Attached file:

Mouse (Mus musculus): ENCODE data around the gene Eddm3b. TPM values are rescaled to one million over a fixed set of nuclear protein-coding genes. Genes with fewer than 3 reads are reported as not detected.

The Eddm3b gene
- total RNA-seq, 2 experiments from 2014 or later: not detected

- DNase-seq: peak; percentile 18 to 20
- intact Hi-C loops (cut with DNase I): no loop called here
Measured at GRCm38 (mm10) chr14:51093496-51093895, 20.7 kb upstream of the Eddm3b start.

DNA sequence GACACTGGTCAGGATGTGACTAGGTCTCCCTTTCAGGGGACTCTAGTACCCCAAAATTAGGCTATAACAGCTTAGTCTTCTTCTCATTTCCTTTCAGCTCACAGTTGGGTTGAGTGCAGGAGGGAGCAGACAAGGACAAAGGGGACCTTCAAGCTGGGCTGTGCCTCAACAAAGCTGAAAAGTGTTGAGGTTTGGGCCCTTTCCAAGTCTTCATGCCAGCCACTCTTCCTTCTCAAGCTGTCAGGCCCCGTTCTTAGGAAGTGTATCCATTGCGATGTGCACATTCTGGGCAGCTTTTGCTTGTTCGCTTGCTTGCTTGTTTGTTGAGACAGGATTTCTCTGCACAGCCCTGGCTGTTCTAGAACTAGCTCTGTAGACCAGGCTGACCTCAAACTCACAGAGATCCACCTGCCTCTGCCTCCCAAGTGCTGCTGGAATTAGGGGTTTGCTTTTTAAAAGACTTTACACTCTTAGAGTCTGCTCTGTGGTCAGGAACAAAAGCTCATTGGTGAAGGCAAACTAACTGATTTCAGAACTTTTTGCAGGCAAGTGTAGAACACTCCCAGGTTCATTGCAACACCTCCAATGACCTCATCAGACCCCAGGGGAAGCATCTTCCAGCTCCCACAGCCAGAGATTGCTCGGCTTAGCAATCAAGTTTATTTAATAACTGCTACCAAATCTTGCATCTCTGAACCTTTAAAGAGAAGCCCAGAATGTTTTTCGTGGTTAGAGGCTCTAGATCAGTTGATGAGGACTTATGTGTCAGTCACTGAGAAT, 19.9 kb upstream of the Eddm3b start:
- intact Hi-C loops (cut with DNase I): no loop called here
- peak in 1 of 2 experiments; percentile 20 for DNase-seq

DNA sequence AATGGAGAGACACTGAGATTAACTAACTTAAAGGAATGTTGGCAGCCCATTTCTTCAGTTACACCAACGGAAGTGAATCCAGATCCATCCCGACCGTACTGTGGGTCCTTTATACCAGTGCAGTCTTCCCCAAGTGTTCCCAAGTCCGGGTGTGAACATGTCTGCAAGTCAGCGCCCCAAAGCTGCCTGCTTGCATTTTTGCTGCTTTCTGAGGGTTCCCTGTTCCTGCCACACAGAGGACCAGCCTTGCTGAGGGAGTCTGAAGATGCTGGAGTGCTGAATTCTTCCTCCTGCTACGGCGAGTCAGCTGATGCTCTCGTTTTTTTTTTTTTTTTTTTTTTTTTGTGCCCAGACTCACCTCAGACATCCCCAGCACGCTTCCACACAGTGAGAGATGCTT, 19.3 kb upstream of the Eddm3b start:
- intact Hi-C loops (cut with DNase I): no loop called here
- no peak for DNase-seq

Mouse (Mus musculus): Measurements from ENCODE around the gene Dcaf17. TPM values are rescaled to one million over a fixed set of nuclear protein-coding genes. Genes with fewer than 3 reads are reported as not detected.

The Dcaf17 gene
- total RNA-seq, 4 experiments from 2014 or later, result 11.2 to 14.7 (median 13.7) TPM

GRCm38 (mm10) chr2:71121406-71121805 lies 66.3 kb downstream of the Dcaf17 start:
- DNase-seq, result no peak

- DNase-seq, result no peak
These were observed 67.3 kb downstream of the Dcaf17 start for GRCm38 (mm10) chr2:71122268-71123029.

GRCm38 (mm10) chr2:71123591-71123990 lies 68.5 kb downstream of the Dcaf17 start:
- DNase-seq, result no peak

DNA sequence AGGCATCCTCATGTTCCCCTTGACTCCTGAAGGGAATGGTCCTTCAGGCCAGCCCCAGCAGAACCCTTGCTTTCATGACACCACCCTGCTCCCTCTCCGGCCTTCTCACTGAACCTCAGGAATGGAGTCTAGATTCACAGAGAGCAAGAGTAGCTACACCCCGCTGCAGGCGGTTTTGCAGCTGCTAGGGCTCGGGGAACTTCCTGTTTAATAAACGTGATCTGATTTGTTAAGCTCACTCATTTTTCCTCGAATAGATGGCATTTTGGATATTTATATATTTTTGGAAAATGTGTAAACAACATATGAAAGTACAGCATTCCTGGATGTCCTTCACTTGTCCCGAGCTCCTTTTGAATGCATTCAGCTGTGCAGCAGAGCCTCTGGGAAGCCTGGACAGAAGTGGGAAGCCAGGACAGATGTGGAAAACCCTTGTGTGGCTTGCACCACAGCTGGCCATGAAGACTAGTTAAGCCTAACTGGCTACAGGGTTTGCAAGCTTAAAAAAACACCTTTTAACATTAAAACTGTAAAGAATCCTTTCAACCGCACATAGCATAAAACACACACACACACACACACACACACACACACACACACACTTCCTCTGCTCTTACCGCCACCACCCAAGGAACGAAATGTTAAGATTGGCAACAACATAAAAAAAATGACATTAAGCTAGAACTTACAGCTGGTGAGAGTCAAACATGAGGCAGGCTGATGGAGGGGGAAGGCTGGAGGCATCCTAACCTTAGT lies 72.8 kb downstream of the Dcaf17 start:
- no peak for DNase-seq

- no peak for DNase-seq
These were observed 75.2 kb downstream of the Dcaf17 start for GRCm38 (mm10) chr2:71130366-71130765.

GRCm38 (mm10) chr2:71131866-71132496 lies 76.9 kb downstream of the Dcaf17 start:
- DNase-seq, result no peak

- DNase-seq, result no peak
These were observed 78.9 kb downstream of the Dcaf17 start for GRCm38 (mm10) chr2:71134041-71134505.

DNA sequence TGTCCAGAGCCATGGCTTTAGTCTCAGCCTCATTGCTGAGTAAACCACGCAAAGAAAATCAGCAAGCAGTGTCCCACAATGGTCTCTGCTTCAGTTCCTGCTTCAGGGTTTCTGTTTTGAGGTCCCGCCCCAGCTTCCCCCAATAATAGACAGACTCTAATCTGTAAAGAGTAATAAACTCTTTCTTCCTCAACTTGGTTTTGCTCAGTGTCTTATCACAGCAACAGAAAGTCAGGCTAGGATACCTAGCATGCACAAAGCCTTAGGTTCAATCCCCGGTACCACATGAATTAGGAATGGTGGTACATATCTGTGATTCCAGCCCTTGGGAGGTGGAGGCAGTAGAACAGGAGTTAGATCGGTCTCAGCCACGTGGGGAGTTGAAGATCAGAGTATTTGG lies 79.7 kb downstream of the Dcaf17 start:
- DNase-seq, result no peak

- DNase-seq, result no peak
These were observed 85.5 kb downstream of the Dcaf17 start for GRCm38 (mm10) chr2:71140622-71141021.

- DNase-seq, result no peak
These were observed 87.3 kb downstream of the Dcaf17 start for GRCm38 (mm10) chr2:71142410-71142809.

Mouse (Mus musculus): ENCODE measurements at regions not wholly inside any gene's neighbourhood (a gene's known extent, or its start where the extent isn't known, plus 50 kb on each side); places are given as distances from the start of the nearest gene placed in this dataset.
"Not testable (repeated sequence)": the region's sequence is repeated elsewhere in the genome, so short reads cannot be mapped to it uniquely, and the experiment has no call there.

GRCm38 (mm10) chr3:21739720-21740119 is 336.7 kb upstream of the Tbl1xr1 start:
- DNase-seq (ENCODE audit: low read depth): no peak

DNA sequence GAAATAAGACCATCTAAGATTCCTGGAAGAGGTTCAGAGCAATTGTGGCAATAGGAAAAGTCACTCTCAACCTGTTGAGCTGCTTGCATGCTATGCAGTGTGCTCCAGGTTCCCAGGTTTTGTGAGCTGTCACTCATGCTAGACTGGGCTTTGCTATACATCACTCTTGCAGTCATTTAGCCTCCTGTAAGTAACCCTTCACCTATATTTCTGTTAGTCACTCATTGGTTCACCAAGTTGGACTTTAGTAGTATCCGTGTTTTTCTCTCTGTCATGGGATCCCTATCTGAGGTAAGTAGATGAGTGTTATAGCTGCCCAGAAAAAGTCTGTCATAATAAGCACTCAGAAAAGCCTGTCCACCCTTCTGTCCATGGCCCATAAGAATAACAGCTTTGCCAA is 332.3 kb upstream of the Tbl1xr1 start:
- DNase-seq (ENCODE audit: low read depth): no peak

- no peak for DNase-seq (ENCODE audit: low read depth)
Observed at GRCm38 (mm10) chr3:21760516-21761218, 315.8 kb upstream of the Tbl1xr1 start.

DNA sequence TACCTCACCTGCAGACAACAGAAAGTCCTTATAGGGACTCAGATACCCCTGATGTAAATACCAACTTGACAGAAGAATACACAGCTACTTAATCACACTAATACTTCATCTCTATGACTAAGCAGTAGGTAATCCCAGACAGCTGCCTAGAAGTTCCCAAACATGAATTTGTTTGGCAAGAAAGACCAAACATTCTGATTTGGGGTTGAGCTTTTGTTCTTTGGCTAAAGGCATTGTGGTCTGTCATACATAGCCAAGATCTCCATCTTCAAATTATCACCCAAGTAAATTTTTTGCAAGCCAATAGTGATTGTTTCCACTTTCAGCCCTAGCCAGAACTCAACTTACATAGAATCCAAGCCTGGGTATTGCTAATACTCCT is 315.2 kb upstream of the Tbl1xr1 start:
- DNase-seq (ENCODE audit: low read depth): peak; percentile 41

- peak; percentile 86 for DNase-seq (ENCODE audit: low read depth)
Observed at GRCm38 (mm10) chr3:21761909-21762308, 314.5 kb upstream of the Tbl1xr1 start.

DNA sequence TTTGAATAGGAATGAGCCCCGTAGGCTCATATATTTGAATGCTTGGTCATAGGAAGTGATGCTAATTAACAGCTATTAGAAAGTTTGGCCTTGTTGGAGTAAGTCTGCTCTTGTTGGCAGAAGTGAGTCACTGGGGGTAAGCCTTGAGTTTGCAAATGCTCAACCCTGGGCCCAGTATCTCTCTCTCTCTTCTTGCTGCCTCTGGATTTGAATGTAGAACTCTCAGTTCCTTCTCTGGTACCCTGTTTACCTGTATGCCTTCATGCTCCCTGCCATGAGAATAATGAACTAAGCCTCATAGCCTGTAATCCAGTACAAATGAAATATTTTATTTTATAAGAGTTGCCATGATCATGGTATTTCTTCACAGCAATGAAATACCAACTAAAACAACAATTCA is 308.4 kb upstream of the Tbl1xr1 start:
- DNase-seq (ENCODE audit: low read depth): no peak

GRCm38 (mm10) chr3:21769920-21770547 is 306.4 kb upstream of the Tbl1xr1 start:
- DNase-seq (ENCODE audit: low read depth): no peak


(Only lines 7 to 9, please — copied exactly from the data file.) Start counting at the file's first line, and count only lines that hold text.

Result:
DNA sequence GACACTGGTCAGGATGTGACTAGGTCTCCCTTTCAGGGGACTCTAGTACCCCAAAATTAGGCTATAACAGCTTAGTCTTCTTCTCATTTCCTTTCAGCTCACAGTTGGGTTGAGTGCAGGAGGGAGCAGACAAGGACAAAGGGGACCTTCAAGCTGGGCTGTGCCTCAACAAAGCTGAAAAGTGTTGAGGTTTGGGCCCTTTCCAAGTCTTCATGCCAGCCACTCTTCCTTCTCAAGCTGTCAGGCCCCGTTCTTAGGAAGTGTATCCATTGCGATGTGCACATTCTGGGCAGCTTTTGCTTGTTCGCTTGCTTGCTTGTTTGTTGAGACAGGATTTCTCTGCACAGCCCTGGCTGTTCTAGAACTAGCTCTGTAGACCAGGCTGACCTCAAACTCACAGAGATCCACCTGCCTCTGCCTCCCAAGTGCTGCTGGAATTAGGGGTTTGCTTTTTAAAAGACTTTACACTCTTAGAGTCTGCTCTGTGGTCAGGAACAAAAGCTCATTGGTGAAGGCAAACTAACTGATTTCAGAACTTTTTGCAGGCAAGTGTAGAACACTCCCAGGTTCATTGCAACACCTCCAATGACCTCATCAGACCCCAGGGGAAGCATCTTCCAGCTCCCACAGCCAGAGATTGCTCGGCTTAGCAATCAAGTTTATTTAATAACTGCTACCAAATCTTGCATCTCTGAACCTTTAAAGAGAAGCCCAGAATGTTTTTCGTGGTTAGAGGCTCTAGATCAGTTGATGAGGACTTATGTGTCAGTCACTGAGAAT, 19.9 kb upstream of the Eddm3b start:
- intact Hi-C loops (cut with DNase I): no loop called here
- peak in 1 of 2 experiments; percentile 20 for DNase-seq